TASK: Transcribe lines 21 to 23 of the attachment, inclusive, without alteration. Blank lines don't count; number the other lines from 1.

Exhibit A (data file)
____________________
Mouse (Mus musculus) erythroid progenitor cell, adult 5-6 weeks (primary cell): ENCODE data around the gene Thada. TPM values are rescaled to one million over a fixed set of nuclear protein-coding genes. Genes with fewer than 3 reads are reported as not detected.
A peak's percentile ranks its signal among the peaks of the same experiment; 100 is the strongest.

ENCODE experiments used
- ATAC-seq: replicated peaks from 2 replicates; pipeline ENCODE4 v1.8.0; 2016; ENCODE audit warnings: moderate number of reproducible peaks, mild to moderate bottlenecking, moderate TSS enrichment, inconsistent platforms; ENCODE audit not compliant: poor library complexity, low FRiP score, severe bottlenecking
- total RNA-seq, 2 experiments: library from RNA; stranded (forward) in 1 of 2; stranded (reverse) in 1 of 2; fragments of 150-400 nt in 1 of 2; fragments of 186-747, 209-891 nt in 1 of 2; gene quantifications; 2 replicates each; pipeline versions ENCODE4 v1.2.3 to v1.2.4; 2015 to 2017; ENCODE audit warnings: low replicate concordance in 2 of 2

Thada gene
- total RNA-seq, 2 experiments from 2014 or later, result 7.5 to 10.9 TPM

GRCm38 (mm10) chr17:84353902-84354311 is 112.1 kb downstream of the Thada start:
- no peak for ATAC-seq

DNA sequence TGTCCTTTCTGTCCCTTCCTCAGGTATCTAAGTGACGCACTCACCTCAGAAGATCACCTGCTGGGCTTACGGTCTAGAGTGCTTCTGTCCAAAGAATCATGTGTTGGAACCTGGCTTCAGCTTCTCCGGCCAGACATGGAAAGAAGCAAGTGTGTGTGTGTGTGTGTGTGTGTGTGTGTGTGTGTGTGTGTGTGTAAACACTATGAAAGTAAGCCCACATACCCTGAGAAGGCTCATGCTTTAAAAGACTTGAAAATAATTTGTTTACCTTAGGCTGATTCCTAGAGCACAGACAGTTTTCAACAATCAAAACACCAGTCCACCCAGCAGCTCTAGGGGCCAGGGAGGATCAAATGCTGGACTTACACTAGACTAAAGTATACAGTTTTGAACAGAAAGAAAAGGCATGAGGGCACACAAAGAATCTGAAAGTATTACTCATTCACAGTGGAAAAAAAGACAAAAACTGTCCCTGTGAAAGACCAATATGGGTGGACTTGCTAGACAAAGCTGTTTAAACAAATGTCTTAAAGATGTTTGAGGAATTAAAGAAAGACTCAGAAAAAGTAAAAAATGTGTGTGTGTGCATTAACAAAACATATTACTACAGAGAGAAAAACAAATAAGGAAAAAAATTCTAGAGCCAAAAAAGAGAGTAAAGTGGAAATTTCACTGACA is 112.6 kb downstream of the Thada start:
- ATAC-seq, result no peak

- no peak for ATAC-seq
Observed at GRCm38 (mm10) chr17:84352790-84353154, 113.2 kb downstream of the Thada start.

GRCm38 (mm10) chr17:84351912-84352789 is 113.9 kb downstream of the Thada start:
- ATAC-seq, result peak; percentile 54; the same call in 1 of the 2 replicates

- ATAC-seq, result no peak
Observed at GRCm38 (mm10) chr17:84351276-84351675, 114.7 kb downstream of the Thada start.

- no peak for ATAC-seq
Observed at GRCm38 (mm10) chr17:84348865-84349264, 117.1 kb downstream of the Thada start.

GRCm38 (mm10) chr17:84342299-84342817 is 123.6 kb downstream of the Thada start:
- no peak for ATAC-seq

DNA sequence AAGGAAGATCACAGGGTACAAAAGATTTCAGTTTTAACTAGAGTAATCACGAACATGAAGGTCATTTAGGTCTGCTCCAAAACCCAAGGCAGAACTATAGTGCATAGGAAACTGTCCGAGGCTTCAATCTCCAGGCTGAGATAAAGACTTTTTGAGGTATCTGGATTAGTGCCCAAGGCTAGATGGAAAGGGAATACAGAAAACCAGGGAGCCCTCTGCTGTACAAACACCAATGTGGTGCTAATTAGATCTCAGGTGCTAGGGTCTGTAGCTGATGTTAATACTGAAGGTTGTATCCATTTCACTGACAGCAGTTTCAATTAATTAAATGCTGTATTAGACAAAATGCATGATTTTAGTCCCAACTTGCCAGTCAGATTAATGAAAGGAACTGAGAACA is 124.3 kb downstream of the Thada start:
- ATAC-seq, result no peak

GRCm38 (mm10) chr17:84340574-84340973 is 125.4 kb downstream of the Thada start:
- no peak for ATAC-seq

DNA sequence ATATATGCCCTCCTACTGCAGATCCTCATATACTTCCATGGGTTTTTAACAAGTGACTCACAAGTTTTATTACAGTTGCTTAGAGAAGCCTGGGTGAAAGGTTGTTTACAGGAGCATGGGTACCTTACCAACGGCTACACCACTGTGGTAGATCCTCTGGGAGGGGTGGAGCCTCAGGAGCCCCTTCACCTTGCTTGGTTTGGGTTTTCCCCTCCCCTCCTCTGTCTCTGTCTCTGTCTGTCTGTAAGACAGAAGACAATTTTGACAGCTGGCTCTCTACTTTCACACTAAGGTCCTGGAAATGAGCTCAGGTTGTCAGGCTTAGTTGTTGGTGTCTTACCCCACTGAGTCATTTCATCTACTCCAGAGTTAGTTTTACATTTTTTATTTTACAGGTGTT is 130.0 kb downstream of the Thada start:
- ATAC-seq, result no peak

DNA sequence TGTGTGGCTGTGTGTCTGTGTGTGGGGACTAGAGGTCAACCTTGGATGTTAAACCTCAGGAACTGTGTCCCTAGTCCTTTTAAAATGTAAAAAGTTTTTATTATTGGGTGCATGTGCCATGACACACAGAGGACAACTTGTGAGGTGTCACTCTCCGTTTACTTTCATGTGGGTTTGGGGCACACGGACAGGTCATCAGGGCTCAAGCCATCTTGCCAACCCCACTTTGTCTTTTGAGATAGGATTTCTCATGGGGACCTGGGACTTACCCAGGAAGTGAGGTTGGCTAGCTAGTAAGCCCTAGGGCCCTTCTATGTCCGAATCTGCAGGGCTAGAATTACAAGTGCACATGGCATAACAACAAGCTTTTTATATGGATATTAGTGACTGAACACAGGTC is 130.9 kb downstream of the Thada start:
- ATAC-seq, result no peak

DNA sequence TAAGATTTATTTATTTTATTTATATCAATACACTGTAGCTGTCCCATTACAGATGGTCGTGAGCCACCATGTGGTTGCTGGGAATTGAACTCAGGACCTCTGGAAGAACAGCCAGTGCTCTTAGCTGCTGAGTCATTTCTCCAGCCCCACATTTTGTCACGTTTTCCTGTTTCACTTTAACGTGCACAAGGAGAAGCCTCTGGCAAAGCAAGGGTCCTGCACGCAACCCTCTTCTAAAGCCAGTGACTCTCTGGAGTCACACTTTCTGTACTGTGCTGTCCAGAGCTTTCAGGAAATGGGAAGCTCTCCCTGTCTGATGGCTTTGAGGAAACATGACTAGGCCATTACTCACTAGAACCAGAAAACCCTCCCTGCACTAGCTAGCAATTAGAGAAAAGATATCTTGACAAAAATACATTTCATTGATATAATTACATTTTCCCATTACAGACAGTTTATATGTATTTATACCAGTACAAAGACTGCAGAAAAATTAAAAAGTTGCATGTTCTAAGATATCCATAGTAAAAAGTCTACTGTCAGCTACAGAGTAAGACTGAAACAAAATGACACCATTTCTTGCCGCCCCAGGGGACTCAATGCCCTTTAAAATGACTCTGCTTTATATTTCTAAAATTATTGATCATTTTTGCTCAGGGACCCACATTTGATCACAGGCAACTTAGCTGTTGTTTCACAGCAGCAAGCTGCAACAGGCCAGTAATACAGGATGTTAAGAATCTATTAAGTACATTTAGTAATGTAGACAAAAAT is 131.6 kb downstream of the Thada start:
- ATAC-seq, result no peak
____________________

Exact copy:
- no peak for ATAC-seq

DNA sequence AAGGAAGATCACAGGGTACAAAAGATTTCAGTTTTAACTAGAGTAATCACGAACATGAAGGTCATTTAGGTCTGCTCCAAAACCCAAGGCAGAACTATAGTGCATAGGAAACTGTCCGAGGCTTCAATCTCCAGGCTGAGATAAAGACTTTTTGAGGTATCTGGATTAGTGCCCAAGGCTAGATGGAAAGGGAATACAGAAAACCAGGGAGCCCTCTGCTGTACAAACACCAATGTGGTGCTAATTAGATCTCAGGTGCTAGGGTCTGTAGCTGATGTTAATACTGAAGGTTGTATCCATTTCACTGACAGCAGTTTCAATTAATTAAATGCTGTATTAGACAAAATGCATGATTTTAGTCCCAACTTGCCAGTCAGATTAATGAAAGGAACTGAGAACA is 124.3 kb downstream of the Thada start:
- ATAC-seq, result no peak